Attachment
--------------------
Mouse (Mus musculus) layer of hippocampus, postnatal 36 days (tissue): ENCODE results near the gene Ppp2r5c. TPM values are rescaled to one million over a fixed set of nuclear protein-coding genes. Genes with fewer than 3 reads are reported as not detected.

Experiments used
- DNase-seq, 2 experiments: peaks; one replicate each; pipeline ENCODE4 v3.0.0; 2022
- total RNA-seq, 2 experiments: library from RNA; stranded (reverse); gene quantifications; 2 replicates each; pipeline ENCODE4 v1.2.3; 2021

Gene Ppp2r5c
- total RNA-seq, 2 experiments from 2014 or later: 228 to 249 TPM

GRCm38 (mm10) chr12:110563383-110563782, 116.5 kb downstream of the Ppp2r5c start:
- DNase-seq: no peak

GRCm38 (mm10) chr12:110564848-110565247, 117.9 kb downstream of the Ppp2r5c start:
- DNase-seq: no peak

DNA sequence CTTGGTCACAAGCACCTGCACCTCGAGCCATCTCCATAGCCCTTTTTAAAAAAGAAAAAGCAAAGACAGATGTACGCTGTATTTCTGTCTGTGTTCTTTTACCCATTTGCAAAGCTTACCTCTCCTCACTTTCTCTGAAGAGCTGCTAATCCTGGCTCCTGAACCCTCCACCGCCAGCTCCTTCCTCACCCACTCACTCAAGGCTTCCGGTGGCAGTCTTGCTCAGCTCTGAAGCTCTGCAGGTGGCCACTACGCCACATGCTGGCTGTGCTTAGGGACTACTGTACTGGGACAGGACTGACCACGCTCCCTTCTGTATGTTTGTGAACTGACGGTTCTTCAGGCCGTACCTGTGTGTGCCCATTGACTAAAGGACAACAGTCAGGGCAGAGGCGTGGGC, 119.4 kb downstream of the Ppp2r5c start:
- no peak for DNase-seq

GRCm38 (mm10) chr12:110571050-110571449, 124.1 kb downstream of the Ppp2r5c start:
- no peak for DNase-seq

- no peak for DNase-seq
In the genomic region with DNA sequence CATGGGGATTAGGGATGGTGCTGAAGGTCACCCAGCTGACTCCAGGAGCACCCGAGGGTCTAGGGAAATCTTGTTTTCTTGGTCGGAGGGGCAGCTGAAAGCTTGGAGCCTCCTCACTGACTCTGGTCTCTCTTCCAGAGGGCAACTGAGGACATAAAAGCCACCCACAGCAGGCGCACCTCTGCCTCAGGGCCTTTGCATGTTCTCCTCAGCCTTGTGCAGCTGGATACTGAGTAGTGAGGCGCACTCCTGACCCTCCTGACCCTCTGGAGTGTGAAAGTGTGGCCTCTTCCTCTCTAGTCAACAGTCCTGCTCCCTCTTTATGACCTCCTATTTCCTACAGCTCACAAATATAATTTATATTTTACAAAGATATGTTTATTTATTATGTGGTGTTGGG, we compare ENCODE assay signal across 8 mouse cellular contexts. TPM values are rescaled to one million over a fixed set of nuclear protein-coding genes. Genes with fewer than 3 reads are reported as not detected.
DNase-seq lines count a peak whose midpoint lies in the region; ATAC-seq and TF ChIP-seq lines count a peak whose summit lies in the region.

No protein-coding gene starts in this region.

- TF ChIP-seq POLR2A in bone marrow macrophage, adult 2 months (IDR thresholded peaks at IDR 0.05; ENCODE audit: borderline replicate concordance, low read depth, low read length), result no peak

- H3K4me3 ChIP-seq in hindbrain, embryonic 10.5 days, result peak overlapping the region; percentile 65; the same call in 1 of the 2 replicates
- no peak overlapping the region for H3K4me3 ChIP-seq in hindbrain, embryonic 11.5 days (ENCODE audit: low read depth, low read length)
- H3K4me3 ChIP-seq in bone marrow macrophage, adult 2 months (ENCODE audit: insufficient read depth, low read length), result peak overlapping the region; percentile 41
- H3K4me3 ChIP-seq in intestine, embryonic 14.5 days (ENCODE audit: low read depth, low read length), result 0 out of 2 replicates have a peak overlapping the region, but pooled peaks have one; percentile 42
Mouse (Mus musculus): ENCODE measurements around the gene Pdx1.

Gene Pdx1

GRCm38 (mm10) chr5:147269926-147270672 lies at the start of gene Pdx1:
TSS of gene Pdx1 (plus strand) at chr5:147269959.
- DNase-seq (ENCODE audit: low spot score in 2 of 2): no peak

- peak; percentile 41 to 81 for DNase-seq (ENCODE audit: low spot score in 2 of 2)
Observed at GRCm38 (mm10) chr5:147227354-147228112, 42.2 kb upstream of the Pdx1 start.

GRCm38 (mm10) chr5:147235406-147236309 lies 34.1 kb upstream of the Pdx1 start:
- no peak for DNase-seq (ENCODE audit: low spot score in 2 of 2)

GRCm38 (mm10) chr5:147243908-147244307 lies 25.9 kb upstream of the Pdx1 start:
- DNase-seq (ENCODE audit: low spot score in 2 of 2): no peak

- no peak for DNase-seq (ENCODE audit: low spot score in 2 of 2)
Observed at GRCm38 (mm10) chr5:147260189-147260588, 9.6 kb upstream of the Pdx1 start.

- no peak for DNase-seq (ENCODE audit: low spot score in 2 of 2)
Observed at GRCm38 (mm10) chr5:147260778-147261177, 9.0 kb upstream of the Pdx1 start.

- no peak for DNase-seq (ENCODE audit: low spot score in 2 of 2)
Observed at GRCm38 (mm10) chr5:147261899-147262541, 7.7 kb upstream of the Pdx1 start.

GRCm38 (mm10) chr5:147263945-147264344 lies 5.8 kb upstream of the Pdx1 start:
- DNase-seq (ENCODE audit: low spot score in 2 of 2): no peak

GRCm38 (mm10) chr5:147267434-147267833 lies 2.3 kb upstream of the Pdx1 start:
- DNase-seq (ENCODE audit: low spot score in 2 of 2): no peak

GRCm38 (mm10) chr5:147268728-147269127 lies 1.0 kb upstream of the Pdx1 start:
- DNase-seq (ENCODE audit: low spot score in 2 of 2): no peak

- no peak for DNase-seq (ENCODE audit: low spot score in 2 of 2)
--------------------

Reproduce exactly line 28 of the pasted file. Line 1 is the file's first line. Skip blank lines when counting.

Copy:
- DNase-seq (ENCODE audit: low spot score in 2 of 2): no peak